Long-Term Data Demonstrates Safety, Efficacy of OPTIMIZER System
March 30, 2009 - Impulse Dynamics announced findings from the FIX-HF-5 study of its OPTIMIZER System at the 58th Annual Scientific Session of the American College of Cardiology in Orlando, FL, demonstrating positive longer term effects of the system’s cardiac contractility modulation (CCM) signals.
The OPTIMIZER System consists of a pulse generator and conventional pacing leads which deliver the therapy to the cardiac tissue. The device is implanted in a manner similar to a pacemaker procedure. Unlike conventional pacing methods, however, the OPTIMIZER device utilizes CCM therapy in which electrical impulses are delivered to the heart after the heart has already initiated its contraction. CCM is designed to increase the forcefulness of the heart's pumping action rather than initiating a new contraction.
The FIX-HF-5 study met its primary safety endpoint, which was a non-inferiority demonstration of the composite of all-cause mortality and all-cause hospitalizations. Compared to the control group, patients treated with CCM signals over the other group had significantly improved exercise tolerance as judged by an increase in peak oxygen update (p=0.02) and an improvement in quality of life as judged by a reduction in the Minnesota Living with Heart Failure score (p<0.0001). Although the results did not meet the study's overall primary efficacy endpoint demonstrating improvement in ventilatory anaerobic threshold, it was met in a subgroup of the patients.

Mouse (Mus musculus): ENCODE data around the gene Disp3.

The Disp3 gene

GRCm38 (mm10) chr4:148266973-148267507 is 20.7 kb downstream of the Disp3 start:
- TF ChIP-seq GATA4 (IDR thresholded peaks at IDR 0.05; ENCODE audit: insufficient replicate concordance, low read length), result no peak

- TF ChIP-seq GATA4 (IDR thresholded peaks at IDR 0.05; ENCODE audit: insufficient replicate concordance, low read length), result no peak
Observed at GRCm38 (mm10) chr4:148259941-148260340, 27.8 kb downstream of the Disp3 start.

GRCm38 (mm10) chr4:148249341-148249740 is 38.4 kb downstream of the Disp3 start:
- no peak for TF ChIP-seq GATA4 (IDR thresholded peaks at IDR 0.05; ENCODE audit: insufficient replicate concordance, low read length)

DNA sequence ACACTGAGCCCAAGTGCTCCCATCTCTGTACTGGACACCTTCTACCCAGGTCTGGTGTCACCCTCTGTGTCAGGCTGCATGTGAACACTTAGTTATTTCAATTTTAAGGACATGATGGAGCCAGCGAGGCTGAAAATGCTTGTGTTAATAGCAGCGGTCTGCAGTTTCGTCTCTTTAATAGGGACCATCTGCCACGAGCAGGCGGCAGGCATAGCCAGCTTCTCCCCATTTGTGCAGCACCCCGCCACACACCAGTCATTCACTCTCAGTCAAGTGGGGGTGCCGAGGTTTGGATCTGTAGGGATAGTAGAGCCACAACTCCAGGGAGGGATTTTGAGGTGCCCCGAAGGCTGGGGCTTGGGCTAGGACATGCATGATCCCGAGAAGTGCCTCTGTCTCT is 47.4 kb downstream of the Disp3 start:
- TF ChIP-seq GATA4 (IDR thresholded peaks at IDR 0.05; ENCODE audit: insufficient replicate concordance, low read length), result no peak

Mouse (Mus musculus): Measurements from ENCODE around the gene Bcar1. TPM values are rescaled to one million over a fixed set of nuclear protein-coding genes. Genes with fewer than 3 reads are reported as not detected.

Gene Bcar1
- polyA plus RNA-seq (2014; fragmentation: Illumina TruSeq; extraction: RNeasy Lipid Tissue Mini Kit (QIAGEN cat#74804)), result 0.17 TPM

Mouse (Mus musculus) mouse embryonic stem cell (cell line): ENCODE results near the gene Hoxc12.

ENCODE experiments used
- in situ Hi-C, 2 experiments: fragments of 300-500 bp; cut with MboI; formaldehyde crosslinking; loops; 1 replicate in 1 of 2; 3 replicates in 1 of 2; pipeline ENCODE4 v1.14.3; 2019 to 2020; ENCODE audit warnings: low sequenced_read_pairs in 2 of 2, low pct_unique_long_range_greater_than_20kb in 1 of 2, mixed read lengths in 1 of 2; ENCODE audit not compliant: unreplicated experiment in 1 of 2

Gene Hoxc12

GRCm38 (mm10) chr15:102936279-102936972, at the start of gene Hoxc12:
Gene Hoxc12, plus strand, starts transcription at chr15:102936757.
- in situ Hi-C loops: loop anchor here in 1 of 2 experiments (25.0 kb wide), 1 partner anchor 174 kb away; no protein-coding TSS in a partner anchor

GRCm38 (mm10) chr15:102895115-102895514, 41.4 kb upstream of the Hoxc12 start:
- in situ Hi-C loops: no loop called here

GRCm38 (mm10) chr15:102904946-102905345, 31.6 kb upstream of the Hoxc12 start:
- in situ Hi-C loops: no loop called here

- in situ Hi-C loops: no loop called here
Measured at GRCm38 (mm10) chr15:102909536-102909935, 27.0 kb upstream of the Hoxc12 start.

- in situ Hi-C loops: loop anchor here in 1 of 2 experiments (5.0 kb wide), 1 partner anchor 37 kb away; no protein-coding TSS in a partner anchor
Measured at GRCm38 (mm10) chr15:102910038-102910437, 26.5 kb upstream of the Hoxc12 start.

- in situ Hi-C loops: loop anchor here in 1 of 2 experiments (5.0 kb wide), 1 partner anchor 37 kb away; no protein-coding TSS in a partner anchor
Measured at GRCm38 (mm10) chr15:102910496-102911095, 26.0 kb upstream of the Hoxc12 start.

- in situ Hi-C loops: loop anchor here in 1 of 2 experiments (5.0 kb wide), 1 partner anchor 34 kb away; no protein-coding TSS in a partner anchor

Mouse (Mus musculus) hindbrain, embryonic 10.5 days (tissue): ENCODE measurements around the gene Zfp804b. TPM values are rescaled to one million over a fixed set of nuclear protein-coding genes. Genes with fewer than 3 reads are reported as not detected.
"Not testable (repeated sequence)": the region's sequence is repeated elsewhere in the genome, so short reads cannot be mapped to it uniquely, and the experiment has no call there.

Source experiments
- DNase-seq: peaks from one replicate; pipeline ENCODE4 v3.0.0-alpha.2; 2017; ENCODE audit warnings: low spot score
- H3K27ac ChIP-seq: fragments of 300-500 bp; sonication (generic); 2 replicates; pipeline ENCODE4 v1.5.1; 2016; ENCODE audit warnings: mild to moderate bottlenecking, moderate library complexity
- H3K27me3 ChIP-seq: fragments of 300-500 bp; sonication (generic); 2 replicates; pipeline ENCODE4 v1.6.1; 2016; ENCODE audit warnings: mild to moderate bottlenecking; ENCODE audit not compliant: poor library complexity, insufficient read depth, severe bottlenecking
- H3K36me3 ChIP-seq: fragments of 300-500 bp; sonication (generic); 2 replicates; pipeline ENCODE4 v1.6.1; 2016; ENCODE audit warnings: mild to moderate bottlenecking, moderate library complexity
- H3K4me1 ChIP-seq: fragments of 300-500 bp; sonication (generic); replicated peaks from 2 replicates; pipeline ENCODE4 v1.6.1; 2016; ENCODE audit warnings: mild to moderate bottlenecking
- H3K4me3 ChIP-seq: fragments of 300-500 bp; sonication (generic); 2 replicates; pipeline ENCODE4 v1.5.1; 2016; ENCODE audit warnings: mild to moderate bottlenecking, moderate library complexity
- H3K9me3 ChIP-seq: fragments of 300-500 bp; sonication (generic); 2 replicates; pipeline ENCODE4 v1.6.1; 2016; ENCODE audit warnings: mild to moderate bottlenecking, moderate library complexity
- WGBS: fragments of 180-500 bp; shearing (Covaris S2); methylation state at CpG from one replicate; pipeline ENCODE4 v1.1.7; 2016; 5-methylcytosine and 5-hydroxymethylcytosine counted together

"We are pleased to report these longer term data that add to the growing wealth of knowledge showing the potential of CCM as a therapy for heart failure patients with no other options," said Dr. William Abraham, professor of internal medicine and director of the Division of Cardiovascular Medicine, Ohio State University Medical Center.
In a subgroup representing the "less sick" half of the study population (NYHA Class III with ejection fraction 25% and above), the study found even greater improvements not only in peak VO2 (p=0.001) and quality of life (p=0.003), but also in the primary endpoint of ventilatory anaerobic threshold (p=0.03). These effects were largely maintained at twelve months as well.
"This subgroup of the less severely impaired patients appeared to demonstrate an overall greater response rate that those in the control group," noted Dr. Alan Kadish, professor, Division of Cardiology, Feinberg School of Medicine, Northwestern University. "We are particularly encouraged by the findings in this subgroup of patients and look forward to focusing on this subgroup in our next study."
The OPTIMIZER System is CE Marked and commercially available in Europe and is currently under clinical investigation at major U.S. research and academic facilities.
For more information: www.impulse-dynamics.com.